May 14, 2011 2:28 PM by Chris Welty
VICKSBURG, Miss. (AP) - Larry and Paulla Dalrymple spent part of
their Saturday in Vicksburg with a video camera filming the rising
Mississippi River that is expected to crest at 57.5 feet Thursday.
The Brandon couple had been at the area a couple of weeks ago
and they wanted to come back to see how high the river had risen.
.The couple watched the river roll past the Ameristar casino ad
swirl around the giant pilings of the river bridge on Interstate
"Wow. It's really running,"' Paulla said. "It's amazing what
the water can do ... what it's doing to people's lives."
They were among a steady stream of onlookers, who by the dozens
gathered scenic river overlooks. Groups came on motorcycles;
others, families and young couples watched the river and posed next
to a Civil War cannon at the National Park and Cemetery that sits
on the bluff next to the river. Some carried Confederate battle
flags being given away by a Civil War re-enactor.
James Mims, 50, drove with his wife, son and 3 grandchildren
about an hour from Calhoun, La., to Vicksburg. The family posed for
pictures on a river bluff overlooking a bridge that connects the
two states and a casino.
Mims said he was making memories with his son and grandchildren
that they'll carry throughout their lives.
"It's history in the making and we're seeing it happen," Mims
Vicksburg was the site of one of the Civil War's pivotal
battles. Union forces seized control of the river and cutoff roads
preventing the retreat of Confederate soldiers. That was May 16,
1863. Now, nearly 148 years later to the day, the areas in a sense
under another siege.
The river is predicted to crest at 57.5 feet at Vicksburg on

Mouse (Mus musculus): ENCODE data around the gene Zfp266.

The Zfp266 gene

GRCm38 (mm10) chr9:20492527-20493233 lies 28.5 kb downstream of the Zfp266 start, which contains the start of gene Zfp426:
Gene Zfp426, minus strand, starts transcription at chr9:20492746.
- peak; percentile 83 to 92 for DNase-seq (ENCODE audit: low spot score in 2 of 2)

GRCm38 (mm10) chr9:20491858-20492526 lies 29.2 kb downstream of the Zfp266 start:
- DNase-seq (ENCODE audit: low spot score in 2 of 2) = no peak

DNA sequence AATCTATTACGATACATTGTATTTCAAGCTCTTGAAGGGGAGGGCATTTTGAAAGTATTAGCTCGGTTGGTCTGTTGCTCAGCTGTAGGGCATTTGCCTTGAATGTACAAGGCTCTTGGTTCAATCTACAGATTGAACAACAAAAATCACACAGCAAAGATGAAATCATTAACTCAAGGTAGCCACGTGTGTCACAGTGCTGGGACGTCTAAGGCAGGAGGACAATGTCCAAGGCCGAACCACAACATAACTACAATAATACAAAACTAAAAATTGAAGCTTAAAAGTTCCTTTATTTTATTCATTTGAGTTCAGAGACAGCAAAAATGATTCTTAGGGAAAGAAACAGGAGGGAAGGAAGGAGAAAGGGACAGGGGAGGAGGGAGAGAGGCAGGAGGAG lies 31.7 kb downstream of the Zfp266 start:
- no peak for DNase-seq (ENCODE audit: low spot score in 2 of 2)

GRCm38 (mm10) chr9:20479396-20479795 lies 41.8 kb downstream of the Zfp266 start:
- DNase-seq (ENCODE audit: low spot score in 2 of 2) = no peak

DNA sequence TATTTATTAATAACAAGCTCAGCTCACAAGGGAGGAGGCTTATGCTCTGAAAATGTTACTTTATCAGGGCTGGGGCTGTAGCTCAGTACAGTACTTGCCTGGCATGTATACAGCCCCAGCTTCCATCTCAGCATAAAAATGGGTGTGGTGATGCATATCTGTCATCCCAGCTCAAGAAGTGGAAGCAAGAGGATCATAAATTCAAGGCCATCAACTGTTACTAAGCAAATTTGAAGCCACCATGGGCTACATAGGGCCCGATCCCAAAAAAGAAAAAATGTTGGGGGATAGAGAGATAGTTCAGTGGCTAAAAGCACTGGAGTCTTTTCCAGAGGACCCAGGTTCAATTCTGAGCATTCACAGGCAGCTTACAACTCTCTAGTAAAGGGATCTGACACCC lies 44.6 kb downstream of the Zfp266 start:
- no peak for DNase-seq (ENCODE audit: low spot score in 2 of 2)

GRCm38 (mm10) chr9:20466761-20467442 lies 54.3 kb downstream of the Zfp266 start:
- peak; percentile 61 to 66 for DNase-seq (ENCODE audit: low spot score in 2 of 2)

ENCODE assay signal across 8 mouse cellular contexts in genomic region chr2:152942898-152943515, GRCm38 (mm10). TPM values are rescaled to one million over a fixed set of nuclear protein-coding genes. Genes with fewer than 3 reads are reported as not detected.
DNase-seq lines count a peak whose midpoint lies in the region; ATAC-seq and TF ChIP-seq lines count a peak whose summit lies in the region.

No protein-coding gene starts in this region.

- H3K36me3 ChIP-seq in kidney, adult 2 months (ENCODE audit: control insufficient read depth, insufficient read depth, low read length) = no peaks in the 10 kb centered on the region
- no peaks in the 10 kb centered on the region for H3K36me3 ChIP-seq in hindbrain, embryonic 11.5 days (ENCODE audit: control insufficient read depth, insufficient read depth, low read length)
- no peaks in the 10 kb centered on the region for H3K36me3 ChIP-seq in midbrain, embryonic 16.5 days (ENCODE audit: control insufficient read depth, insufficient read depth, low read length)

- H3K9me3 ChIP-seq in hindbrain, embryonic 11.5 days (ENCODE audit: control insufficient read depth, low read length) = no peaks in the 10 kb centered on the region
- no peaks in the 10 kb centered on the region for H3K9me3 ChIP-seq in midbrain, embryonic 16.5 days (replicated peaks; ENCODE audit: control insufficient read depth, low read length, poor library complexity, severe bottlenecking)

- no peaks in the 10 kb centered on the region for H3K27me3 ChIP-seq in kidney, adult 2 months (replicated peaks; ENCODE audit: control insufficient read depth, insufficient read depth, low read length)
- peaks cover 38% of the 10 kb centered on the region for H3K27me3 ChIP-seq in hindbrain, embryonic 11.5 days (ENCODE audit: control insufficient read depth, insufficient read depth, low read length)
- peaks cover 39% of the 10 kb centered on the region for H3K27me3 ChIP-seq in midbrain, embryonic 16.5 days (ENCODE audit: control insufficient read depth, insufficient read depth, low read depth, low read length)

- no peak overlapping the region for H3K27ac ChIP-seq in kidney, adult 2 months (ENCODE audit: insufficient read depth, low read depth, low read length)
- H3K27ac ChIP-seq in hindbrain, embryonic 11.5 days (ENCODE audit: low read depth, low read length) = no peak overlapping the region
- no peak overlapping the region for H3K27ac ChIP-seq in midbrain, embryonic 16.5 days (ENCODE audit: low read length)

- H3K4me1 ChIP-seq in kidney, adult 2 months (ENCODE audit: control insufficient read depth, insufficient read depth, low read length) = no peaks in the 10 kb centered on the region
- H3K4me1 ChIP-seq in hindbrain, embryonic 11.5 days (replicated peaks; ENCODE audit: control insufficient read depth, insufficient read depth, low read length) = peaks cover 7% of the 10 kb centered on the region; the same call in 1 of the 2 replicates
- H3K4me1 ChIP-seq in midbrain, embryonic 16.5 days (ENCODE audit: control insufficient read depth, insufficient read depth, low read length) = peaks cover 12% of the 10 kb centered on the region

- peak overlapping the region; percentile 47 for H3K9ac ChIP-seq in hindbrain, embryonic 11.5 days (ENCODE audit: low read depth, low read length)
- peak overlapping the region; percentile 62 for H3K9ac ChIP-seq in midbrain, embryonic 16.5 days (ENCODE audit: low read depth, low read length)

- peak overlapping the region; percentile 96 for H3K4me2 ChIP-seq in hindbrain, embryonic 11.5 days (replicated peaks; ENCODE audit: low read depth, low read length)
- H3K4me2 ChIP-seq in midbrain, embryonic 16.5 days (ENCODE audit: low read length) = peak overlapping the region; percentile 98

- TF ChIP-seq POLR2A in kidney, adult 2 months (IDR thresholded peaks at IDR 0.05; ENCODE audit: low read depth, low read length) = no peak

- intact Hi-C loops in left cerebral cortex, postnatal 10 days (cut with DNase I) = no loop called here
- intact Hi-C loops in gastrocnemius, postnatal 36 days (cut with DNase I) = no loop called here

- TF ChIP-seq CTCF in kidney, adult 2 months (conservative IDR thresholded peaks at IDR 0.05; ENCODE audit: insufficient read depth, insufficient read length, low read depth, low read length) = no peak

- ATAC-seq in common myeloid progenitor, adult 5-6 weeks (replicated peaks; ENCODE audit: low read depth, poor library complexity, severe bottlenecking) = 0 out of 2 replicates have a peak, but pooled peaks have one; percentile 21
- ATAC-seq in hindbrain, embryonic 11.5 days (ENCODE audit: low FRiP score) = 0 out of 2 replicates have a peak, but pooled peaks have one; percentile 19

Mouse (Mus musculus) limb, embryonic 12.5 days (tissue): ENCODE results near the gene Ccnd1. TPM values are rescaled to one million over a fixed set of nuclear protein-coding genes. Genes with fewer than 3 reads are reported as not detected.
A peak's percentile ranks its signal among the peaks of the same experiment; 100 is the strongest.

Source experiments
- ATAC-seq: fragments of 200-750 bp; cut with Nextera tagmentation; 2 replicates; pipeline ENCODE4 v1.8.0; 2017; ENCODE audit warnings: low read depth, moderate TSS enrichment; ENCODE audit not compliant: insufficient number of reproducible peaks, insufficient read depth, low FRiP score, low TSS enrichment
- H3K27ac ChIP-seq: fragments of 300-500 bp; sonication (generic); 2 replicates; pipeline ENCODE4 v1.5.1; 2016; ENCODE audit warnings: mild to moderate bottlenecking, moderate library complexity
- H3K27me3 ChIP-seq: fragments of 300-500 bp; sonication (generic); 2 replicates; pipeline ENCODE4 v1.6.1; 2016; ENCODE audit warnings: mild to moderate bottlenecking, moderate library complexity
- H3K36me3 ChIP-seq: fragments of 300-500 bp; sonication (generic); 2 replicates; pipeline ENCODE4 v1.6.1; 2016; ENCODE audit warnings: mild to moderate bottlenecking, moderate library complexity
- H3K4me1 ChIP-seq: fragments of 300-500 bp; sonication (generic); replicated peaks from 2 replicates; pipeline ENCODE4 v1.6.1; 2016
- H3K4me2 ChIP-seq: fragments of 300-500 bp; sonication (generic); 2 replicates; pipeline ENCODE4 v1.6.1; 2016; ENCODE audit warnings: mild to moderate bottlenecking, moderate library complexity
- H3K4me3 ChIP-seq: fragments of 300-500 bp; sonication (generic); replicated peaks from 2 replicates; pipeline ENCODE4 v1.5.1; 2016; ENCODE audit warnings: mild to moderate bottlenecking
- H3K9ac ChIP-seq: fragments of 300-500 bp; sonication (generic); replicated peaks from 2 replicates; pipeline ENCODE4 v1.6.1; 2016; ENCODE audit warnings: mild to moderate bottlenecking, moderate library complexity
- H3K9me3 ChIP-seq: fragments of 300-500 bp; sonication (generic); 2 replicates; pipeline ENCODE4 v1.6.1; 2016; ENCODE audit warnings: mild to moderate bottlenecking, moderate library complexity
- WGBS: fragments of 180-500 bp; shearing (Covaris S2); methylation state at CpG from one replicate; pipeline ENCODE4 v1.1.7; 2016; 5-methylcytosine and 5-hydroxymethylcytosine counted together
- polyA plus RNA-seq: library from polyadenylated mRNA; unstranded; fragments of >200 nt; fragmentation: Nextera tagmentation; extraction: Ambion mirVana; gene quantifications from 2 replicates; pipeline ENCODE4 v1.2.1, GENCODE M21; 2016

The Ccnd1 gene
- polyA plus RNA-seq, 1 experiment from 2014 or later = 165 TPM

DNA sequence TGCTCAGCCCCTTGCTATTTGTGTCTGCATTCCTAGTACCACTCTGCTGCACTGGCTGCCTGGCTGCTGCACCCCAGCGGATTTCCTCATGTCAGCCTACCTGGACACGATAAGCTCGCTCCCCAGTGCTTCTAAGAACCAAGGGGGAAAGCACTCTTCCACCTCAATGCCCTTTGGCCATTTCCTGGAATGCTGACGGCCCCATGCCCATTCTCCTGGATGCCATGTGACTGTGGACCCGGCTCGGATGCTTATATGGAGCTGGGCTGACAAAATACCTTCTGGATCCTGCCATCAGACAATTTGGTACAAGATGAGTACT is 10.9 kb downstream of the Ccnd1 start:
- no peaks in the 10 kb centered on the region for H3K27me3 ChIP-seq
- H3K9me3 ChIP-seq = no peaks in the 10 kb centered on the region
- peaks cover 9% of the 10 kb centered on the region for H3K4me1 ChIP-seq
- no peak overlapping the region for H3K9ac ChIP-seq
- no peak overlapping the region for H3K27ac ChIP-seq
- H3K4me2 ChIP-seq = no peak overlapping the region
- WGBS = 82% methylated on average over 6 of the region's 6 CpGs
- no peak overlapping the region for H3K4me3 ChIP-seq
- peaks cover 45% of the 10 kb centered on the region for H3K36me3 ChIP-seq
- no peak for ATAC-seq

Thursday. Farther down the river, the crest is expected to be 64
feet on May 21 at Natchez.
Army engineers prepared Saturday to slowly open the gates of an
emergency spillway along the rising Mississippi River, diverting
floodwaters from Baton Rouge and New Orleans, yet inundating homes
and farms in parts of Louisiana's populated Cajun country.
About 25,000 people and 11,000 structures could be in harm's way
when the Morganza spillway is unlocked for the first time in 38
years. Sheriffs and National Guardsmen were warning people in a
door-to-door sweep through the area, and shelters were ready to
accept up to 4,800 evacuees, Gov. Bobby Jindal said.
Some people living in the threatened stretch of countryside - an
area known for small farms, fish camps and a drawling French
dialect - have already started fleeing for higher ground.
On Friday, Maj. Gen. Michael Walsh with the U.S. Army Corps of
Engineers said during a river tour in Vicksburg that the tough
decisions being made to deal with Mississippi River flooding, such
as opening the Morganza Spillway in Louisiana, were put in motion
decades ago when the river system was designed.
"Protecting lives is the No. 1 priority," Walsh.
Walsh said the entire Mississippi River and its tributaries are
part of a flood plan largely put into motion in the 1930s in the
aftermath of the devastating 1927 flood that killed hundreds. The
Yazoo and Mississippi rivers converge at Vicksburg, and have been
the source of some of the worst flooding in Mississippi.
"It's still going to be a marathon. It's not going to be a
quick run as this system brings the most water ever," he said.
As Walsh spoke, flooding was visible from the ship in the town
of Vicksburg. Warren County Sheriff Martin Pace said at least five
neighborhoods have taken on water in Vicksburg and the county.
"We're patrolling subdivisions by boat," Pace said Friday.
Gov. Haley Barbour, arriving in Vicksburg on Friday after a
flyover of the Delta, said it was time for people in areas of
potential danger to get out.
"Move what you can, elevate things that can be elevated, tie
down what can float, but most of all, evacuate to save your own
life," Barbour said. "We're asking people to get out before the
crest, while they still can. This is the last weekend people can do
that," Barbour said.
Barbour said some National Guardsmen would be deployed by Sunday
into areas of Warren, Sharkey, Humphreys, Yazoo, Issaquena and
Washington counties to assist local and state agencies.
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